And when you have confidence and experience and something to draw on, I think it matters sometimes. And we saw that yesterday, of course, but that doesn't mean that anybody's going to take them for granted. Seattle's a very, very good team. They've had a great season. And they have hope, you know, you're down 8-1 in that game against Toronto and you come back. Everybody in their dugout has that fresh in their memory. And, you know, if they fall behind at any point, the rest of this series, they're always going to have hope. And if you have hope, you're going to always be very dangerous. But even on top of hope, they have a lot of talent.
They do. What does it mean to a clubhouse to have an infusion of talent, but also a personality like Julio Rodriguez? Right. Yeah, it means everything, you know, and he's quickly become the face. He's the face of that franchise. He's the best player on their team. There's no question about that. And they're going to ride him for 15 years, probably, you know. And, you know, if they can keep him on the field, he's going to take them to where they want to go. There's no doubt in my mind.
He's very special. He's going to be one of the most talked about, enigmatic players in the game for years to come. Before I let you go, because I know that you do have game two coming up on Thursday. When I think about this season, the lockout is a distant memory. Kind of cast a shadow for months and it was a big talking point. And there were people who swore off baseball and that was it. I'm never going back.
And honestly, it feels like all of that has faded almost as though it was a bad dream. When you think about the state of baseball, the health of baseball this season, Steve, what's your assessment? Well, I was thinking about that during spring training.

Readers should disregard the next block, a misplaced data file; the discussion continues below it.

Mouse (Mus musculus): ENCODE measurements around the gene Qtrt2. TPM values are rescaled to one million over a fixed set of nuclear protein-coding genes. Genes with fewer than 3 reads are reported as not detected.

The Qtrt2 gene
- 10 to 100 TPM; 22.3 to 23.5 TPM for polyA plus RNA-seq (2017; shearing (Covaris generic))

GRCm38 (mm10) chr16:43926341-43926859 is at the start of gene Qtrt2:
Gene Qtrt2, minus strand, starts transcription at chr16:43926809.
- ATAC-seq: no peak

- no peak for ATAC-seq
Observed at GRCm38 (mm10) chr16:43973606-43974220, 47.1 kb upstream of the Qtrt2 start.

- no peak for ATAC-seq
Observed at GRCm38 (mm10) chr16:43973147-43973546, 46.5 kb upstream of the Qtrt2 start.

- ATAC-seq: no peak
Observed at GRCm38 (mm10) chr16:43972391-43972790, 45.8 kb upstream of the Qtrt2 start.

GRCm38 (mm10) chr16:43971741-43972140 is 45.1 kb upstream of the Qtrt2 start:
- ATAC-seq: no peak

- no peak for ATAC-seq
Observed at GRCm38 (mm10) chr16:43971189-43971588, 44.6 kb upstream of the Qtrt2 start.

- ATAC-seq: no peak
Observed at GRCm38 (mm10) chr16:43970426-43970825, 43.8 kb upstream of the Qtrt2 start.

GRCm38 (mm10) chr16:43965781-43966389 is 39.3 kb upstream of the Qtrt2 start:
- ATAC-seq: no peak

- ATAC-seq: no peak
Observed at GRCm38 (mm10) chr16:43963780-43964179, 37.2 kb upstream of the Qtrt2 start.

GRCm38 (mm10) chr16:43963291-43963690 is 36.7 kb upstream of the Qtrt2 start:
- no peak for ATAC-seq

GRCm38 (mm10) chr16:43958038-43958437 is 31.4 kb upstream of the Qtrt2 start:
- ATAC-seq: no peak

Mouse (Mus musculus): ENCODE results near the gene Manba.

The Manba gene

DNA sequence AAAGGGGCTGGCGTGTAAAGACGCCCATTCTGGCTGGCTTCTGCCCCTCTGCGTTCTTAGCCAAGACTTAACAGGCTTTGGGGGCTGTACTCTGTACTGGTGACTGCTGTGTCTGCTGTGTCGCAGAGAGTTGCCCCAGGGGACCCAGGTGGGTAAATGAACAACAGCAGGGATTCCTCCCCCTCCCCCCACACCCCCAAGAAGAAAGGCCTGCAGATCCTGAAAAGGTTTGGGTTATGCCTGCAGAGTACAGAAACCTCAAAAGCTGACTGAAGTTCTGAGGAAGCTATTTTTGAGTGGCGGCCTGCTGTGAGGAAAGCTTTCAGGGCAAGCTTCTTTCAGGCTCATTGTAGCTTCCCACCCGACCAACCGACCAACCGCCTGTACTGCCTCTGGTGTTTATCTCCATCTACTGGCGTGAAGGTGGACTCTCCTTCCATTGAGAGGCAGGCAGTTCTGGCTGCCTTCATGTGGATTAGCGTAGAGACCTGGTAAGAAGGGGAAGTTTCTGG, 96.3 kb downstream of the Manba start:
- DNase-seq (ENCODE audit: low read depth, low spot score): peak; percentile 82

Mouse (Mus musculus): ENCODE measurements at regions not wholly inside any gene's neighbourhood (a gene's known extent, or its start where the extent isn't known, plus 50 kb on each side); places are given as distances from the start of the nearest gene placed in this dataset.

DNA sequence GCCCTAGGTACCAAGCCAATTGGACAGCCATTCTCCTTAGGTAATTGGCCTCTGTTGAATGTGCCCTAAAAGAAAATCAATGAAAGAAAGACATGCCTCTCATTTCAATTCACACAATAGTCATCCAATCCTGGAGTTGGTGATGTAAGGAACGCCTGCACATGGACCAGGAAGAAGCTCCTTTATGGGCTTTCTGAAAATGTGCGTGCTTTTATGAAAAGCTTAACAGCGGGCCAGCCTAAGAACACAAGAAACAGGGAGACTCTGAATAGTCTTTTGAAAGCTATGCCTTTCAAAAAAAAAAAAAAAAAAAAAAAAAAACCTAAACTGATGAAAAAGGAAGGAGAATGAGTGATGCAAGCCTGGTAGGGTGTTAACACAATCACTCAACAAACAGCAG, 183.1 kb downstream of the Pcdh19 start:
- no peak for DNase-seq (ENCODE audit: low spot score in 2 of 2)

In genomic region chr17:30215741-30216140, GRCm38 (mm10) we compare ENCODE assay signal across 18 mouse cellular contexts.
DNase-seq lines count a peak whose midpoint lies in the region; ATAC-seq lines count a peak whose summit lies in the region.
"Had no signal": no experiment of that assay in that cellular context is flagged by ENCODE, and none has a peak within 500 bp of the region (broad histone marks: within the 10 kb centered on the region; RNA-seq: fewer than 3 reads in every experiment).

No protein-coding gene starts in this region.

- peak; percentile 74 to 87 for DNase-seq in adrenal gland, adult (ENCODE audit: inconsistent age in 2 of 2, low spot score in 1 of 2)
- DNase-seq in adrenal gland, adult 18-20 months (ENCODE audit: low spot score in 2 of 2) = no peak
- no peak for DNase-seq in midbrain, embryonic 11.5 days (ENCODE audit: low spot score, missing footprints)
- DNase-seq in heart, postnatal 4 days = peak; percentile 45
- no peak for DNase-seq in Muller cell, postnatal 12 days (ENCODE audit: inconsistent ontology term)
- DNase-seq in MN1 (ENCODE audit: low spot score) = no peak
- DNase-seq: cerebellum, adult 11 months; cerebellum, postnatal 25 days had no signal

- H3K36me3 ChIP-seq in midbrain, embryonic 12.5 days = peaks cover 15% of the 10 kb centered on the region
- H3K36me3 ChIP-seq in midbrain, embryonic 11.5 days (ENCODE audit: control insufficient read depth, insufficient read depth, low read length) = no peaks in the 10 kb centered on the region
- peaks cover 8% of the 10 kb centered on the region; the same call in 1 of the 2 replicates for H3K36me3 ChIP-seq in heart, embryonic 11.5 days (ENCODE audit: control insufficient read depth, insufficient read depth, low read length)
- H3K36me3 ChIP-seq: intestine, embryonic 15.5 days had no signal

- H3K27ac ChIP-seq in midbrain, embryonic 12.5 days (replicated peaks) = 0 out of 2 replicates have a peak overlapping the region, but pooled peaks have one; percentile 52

I had an Airbnb already lined up. And I was there for, I think, three weeks before the lockout was settled. So, I was going to the ballpark and it was me, Dusty Baker, and Gary Pettis, the Astros third base coach, the ones that are watching the minor leaguers every day.
So, we had a lot to talk about. But we were drawing on the last strike and what that meant. And what that hangover felt like. And when we came back in 1995 after that long strike, it was brutal. I mean, the fans, you're talking about swearing off baseball. There's still people that have sworn off baseball since then that haven't come back yet. So, it was a very difficult time. The players felt it for a long time.
And until, really, until Cal Ripken broke Lou Gehrig's consecutive game streak, there was nothing really to feel good about baseball. So, that's what you were thinking about during that time this spring. And we were hopeful. We were hearing rumors this and that, just like everybody else, didn't really have the clear answers that we were hoping for. But we were hopeful that we weren't going to go through something similar that we did 25 years ago.
Yeah, it certainly doesn't seem like it. Most of the people that I've talked to almost don't remember that it ever happened, which is a good thing for baseball. That's great. Steve Sparks, one half of the Astros broadcast team, I enjoy listening to you and Robert Ford even when it's dead of summer and I could be watching on TV. You guys are a fun listen. Thank you so much for a couple of minutes. It's great to catch up with you. Thanks for having me, Amy.
Always a pleasure. The listening you love is on the free Odyssey app, your trusted local radio stations, coverage of your favorite teams, live news from your hometown, and millions of podcasts on demand. Best of all, you can completely customize your listening experience. Follow topics you care about, like leagues and teams, pause or rewind your local sports and news, and add shows to your queue to catch up later. There's a lot to listen to, so get started and download the free Odyssey app today. The listening you love is on the free Odyssey app, your trusted local radio stations, coverage of your favorite teams, live news from your hometown, and millions of podcasts on demand. Best of all, you can completely customize your listening experience. Follow topics you care about, like leagues and teams, pause or rewind your local sports and news, and add shows to your queue to catch up later. There's a lot to listen to, so get started and download the free Odyssey app today.
Whisper: medium.en / 2022-12-06 19:59:01 / 2022-12-06 20:07:15 / 8